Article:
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Charlo Greene on Her Canada Arrest, Finding Pot Activism, and Diversity

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“Fuck it, I quit.”

With those four words, Charlo Greene simultaneously kicked off the second act of her career in spectacular fashion while becoming an Internet sensation. In one of the biggest viral moments of 2014, the former KTVA news anchor spent her last on-air moment revealing she was the founder of the Alaska Cannabis Club and pledging to fight for legalized marijuana in Alaska.

Ever since the resignation heard around the world, Greene has made good on her promise, becoming a singular voice in marijuana activism. In addition to running Alaska’s first and only cannabis club (which celebrates its two-year anniversary in April), Greene also hosts The Charlo Greene Show (self-described as “The Oprah Winfrey Show for weed”) and runs Go GREENE, a nonprofit aimed at increasing diversity in cannabis activism and industry.

Last week, Greene caused another ripple online after she informed fans that she had been arrested in Canada and deported after a small amount of marijuana residue was found in her bag at Vancouver International Airport.

I phoned Greene to talk about her recent trouble in Canada, how she became a cannabis activist, and if she ever misses being a news anchor.

So what exactly happened in Canada?

My team and I were traveling to Vancouver for a scheduled tour organized by Phant Extracts. My dog and I got to the airport, and we’re going through things as usual. But this woman recognized me as the “fuck it, I quit” news lady. That’s probably the least convenient time I’ve ever been recognized. An airport worker hears that, and his attention shifts to my bag. So I’m standing there for three times longer than usual while he searches my things, and he finally gets to a single black sock. He pulls that out and you can see the tiny little weed specks on it. It was almost like it was a really bad movie.

He told me I was under arrest for suspicion of smuggling. They began the whole booking process, and I had to get all undressed. They put me in this room, and I contacted my attorney. Meanwhile, while I was in custody, they go through everything with a fine-tooth comb and find only the marijuana residue. They asked that I withdraw my application to enter Canada and sent me out of the country on the first flight back to the United States.

I thought it was funny that they searched your dog. What breed is he?

He’s a toy poodle, apricot-colored. A tiny little afro-ball. I’m actually surprised they didn’t find anything on him. To be honest with you, he almost always has a little bit of weed on him!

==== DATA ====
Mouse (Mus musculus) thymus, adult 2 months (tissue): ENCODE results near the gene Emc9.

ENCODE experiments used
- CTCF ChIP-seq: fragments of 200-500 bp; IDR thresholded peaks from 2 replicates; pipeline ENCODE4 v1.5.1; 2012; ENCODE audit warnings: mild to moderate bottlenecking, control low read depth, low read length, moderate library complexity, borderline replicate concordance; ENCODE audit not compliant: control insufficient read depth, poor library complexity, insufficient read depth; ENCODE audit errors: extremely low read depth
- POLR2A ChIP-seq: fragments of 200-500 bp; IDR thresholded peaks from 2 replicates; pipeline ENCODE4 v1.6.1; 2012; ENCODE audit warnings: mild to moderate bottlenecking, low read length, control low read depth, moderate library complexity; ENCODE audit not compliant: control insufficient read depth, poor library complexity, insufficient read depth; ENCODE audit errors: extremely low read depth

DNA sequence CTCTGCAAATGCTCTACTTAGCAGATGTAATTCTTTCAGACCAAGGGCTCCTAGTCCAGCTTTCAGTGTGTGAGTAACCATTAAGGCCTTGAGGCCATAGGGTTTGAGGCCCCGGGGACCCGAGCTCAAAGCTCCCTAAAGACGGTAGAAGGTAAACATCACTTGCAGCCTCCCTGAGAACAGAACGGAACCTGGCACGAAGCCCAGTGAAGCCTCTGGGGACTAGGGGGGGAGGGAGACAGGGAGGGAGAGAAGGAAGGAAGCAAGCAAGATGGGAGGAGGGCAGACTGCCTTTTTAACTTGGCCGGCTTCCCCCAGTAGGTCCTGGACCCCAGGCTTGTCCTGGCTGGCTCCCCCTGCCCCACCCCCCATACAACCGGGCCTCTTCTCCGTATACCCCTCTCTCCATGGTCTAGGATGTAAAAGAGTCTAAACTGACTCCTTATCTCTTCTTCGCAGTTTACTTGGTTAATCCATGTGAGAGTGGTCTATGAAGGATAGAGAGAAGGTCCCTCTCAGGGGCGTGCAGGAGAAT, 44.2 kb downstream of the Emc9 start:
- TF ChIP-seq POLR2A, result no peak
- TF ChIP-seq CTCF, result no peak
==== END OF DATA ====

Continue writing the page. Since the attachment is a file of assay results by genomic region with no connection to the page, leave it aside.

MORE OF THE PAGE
It’s been a year-and-a-half since you famously quit as KTVA news anchor. Do you ever miss it?

I loved my job as a journalist. To be a voice for my community and show other people that grew up with me that they could be more on TV than a ‘video girl” —it was everything. I became a journalist because I wanted to make a difference. You find out really quickly that’s not what you’re there to do — especially in TV news. So I was disenchanted, but I know I became a journalist so that it could lead me to cannabis activism and making a real difference.

What are some misconceptions facing cannabis culture right now?

I think the biggest one is that “‘marijuana is bad.” That’s the overarching misperception that we’re all fighting. Because of that, people aren’t able to see the medicinal benefits and all of the value that it’s adding to our economy. [Marijuana] has all these restrictive laws and penalties tied to it just because “it’s bad.” That’s where you get to where we are today — just fighting, literally, for the lives of patients and communities that are being targeted for marijuana possession and communities of color, especially.

You launched Go GREENE in 2014, an organization promoting increased diversity in cannabis activism. What does Go GREENE have in store for 2016?

Right now we’re looking for Go GREENE group leaders that are ready and willing to lead their communities through the end of prohibition. We’re preparing to launch the first few chapters in Las Vegas, Phoenix, Houston, Washington DC, and Maryland in the next few months. The revolution is taking place everywhere. If we want to really have an impact, we have a lot of ground to cover. We have to have organization. Communities of color must reach out to other communities of color to educate and say, “it’s safe.” I know because I’m here, it’s safe.

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